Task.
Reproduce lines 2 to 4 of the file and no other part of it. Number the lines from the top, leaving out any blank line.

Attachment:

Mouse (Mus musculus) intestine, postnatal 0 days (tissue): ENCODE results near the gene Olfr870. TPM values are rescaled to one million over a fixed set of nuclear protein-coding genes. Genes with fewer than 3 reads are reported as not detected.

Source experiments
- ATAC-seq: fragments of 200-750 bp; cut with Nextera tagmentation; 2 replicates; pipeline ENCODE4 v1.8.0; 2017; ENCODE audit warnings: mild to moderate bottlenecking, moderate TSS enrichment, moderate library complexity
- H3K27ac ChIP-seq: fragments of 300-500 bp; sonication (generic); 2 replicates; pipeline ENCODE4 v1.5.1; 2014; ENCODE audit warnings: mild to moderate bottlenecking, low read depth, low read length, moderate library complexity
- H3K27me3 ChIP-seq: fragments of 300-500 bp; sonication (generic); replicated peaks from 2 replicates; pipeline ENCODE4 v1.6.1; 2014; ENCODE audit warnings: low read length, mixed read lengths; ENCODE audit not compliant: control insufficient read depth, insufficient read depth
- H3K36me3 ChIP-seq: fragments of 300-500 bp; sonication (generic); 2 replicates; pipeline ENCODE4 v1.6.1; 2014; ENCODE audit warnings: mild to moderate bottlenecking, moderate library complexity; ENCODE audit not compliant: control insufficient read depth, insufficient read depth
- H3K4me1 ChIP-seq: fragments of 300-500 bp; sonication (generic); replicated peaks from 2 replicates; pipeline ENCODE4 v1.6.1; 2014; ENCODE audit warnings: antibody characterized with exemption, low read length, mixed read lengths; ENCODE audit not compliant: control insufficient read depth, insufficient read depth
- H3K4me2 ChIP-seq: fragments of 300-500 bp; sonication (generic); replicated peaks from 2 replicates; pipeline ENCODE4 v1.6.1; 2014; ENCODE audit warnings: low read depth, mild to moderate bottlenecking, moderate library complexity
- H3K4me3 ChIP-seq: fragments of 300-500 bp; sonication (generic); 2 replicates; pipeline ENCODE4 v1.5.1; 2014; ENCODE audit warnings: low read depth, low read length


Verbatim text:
Source experiments
- ATAC-seq: fragments of 200-750 bp; cut with Nextera tagmentation; 2 replicates; pipeline ENCODE4 v1.8.0; 2017; ENCODE audit warnings: mild to moderate bottlenecking, moderate TSS enrichment, moderate library complexity
- H3K27ac ChIP-seq: fragments of 300-500 bp; sonication (generic); 2 replicates; pipeline ENCODE4 v1.5.1; 2014; ENCODE audit warnings: mild to moderate bottlenecking, low read depth, low read length, moderate library complexity